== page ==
First LinkedIn Intro, then BonzyBuddy 2.0

Last week, LinkedIn published an indepth technical explanation of how their new LinkedIn Intro mobile product works on iOS. What Intro does is basically display LinkedIn data about your contacts directly in your email client – similar to what Rapportive did for gmail. It’s a cool app but the implementation details LinkedIn shared ignited an Internet firestorm, especially among the startup/hacker crowd.

How Intro works is it basically modifies the users normal iOS email client so that it connects through a LinkedIn proxy server instead of interacting with their webmail provider directly. What this does, is allow LinkedIn to dynamically modify a user’s email before it reaches their mail client, depending on if the user is connected to the sender on LinkedIn. From a IT security standpoint, introducing a third party that would sit between a user and the mail server they’re connecting to undoubtedly introduces a new attack vector but what really caught my interest was how LinkedIn was achieving this. In order to smoothly update the user’s proxy settings, LinkedIn is using a iOS feature known as Configuration Profiles.

I’m not familiar with the iOS SDK or APIs so this was the first time I’d heard about Configuration Profiles. In short, what they allow an app to do is install a set of settings on an iOS device – from email and web proxy settings to additional credentials and SSL keys. Configuration profiles are typically used in enterprise environments to allow a company’s IT department to quickly configure the settings on an employee’s iOS device. When provisioning a new device, IT would basically use the configuration profile to install things like a VPN, internal credentials, etc. So what’s the problem?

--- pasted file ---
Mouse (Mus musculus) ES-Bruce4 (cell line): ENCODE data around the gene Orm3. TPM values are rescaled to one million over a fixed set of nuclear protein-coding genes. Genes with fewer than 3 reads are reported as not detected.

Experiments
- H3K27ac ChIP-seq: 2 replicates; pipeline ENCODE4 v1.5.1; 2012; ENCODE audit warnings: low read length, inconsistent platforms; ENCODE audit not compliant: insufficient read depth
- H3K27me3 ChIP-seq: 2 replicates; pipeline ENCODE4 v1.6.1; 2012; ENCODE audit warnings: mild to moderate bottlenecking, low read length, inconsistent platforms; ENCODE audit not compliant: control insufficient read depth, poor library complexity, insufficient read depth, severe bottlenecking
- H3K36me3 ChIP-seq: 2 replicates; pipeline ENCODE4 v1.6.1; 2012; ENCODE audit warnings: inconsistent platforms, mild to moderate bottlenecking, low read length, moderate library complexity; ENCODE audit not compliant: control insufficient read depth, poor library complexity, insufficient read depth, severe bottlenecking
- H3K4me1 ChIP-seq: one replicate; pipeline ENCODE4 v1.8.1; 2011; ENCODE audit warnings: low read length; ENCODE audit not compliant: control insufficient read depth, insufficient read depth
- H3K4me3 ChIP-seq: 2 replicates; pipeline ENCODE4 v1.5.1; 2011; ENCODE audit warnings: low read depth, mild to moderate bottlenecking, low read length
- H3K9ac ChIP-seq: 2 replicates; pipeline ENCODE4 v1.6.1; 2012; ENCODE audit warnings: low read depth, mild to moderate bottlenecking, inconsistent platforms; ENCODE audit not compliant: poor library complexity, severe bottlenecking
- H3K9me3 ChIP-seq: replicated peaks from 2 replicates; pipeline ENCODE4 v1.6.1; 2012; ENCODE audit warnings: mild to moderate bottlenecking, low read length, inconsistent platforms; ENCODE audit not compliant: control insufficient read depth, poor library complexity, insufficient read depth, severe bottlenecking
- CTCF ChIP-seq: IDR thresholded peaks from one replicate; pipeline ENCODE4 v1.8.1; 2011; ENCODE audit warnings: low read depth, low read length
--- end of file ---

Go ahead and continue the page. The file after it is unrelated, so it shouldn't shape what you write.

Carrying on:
Well according to the LinkedIn post and comments from users that have used profiles before, the user experience of installing a profile which radically alters your iOS system settings is surprisingly unassuming. As a user, you click through a couple of prompts and boom, all of a sudden Safari is using a proxy server to fetch websites. So what nefarious things could you do by routing iOS mobile traffic through a proxy server? Unsolicited injected display advertising.

On the desktop web, unscrupulous extension developers have been monetizing their install base by injecting display ads into the browsing experience of their users for years. From companies like Bonzi Buddy to newer companies like PageRage, the model is tried, true, and profitable. However, on mobile there isn’t an obvious opportunity to inject ads and get access to the rapidly growing number of mobile web impressions. It seems like using configuration profiles would be the perfect vector to change this. Crapware iOS developers could quietly prompt their users to install a configuration profile to get access to “hot new features” and then surreptitiously start injecting display ads into websites on the proxy server.

I’m not familiar enough with iOS development to speak to how easy developing an app like this would be or if it would get past the app store approval process, but if it’s feasible someone is certainly going to do it. If anyone is familiar with an app already doing this, I’d love to know about it.